Planning board chisels out wind and solar regulations
For nearly a year the Planning Board has been drafting regulations for wind energy conversion (WECS) and solar energy systems, and continued to chip away at the language of those draft regulations at its Sept. 11 meeting.
Town Planner Jane Weidman noted that in developing the regulations, the subcommittee tasked with drawing them up wished to “make it easier for land-owners to put in these systems.” That subcommittee is comprised of Sam Bird, Henry duPont, Sven Risom and Chris Warfel.
Weidman explained that the charge of the subcommittee was “to remove barriers to alternative energy — wind and solar.”
On developing WECS regulations, Weidman cited two new categories. The first was residential/small business WECS, defined as “a wind turbines installed for the purpose of providing a power source for one or more residences or businesses on site.” The second new category was commercial WECS: “a wind turbine for the purpose of generating power to offset commercial or municipal electricity use.”
Discussion turned on the values of small versus large capacity turbines. John Spier said, “I don’t like the small ones, but [favor] a few big ones,” while also saying he found them aesthetically appealing. Discussion focused on the market for limited capacity turbines, the noise and visual impact, a need to keep neighbors informed and how to balance the needs of a community divided on the wind issue.
Among considerations discussed were the siting of solar panels, with Chair Margie Comings expressing concern that the panels not be located in front yards and that every opportunity be provided to neighbors who may wish to weigh in.
Member Sam Bird said, “We weighed the pluses and minuses in putting this [the draft document] together; we wanted to strike a balance between establishing them [turbines] and protecting neighbors.”
With the group still unresolved about the language of the draft, Comings asked Weidman and her committee to examine it again, with a view to “giving us parameters that are tight, but looser than those in it now.”
After much deliberation on aesthetics, the conflict of individual rights, and when and if special use permits (SUP) should be sought, the board sent the draft back to Weidman and the subcommittee for more work.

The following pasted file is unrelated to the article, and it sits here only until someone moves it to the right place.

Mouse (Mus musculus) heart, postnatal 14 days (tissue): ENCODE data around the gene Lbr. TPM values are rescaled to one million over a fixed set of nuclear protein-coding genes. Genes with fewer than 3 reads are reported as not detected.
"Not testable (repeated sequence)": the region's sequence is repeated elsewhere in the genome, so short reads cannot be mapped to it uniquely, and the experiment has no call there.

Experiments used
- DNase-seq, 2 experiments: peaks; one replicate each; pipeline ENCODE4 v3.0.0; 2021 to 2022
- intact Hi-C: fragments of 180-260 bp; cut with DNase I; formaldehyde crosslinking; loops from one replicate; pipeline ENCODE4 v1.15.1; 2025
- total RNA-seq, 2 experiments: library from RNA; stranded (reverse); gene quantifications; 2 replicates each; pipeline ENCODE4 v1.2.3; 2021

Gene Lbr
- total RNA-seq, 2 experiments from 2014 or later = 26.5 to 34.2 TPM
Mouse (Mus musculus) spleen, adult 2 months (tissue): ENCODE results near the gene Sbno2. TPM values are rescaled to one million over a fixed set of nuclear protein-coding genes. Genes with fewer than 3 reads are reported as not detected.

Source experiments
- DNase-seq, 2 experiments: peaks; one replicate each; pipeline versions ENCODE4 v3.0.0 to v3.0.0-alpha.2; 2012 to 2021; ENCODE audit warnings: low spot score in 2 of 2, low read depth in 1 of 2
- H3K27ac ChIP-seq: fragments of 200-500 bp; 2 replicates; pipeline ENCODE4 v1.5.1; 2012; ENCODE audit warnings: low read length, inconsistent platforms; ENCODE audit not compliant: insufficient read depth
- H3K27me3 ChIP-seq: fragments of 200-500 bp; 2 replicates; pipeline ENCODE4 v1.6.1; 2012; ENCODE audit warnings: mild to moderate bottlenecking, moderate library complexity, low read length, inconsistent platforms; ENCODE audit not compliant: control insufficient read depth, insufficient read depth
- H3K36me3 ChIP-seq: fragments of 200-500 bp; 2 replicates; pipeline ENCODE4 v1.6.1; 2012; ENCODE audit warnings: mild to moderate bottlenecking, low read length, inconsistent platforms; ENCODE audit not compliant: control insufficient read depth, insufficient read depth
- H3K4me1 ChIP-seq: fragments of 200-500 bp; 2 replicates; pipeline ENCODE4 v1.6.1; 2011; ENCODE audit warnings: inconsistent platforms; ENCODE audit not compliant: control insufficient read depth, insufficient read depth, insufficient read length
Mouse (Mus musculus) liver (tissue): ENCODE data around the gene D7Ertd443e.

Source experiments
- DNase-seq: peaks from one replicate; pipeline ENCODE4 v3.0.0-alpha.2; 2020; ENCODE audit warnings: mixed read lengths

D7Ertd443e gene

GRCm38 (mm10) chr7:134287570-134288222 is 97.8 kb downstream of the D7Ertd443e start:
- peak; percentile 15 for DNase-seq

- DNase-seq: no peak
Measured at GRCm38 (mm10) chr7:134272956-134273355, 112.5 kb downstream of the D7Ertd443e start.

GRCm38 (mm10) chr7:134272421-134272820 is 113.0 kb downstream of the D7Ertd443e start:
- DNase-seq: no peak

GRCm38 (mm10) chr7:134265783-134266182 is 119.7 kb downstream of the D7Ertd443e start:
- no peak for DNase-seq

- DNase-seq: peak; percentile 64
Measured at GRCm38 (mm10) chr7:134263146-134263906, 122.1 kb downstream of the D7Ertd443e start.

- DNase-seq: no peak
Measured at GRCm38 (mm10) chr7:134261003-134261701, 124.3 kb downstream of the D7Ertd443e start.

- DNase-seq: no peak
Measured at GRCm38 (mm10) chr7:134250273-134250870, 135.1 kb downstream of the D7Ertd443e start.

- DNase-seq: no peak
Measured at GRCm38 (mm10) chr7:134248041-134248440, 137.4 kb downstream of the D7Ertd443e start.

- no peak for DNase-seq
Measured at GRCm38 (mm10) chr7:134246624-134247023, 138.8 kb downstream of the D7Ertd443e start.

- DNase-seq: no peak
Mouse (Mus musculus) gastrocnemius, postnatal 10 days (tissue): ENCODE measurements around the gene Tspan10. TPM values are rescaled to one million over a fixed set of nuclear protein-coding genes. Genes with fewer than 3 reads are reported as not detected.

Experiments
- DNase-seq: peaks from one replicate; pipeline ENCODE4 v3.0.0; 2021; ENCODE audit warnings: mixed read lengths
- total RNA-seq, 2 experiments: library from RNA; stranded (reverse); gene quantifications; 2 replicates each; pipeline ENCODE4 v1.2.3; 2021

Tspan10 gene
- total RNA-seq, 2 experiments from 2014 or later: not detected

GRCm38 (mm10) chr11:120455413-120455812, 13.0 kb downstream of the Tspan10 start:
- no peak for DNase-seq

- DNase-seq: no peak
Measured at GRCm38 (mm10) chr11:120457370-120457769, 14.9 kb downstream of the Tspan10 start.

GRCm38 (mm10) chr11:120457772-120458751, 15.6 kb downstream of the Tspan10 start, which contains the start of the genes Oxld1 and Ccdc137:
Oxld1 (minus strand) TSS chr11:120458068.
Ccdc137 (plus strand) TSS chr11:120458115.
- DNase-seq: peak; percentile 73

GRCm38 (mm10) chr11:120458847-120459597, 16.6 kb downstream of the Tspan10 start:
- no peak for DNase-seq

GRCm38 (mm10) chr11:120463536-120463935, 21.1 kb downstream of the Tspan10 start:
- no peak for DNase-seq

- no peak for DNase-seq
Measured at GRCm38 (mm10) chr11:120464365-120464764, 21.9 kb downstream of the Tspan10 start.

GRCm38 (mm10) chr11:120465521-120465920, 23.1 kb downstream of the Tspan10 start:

In other business, three items were continued to the next meeting: 1). applications by Lewis and Nathaniel Gaffett concerning Plat 7, Lots 159-1, 159-2, 165 and 160; Plat 10, Lots 68-6 and 68-7; a Public Hearing for Minor Subdivision for the Elimination of Right of Way on Plat 10, Lot 68-6 and Plat 7, Lot 159-1; creation of a relocated Right of Way on Plat7, Lot 159-1 to access Plat 10, Lot 68-7.
2). A re-application for a Minor Subdivision by Blake Phelan for Plat 10, Lot 23-1, a property off Payne Road.
3). Payne’s 1614 Realty, LLC. Plat 5, Lot 111: Advisory to the Zoning Board for an application for a Special Use Permit under Sections 408, 409 and 703 regarding Payne’s Harbor View Inn.
On another issue, the board approved and recommended to the Town Council the adoption of an amendment to the New Shoreham Zoning Ordinance that would “ensure public safety, minimize hazard to persons and property from flooding, protect watercourses from encroachment and maintain the capability of floodplains to retain and carry off floodwaters.” In doing so the town will comply with the National Flood Insurance Act of 1968.
The board also heard a proposal for a shed on Plat 6, Lot 90 by the Block Island Early Learning Center. Gretta Heinz and Stacy Henshaw, both members of the ELC board, explained that they needed the shed for adequate storage of preschool equipment. They were asked to return with an official application, with Comings advising them, “Your application needs to show gates, fences, shed —include everything you need.”
The next Planning Board meeting is set for Oct. 7.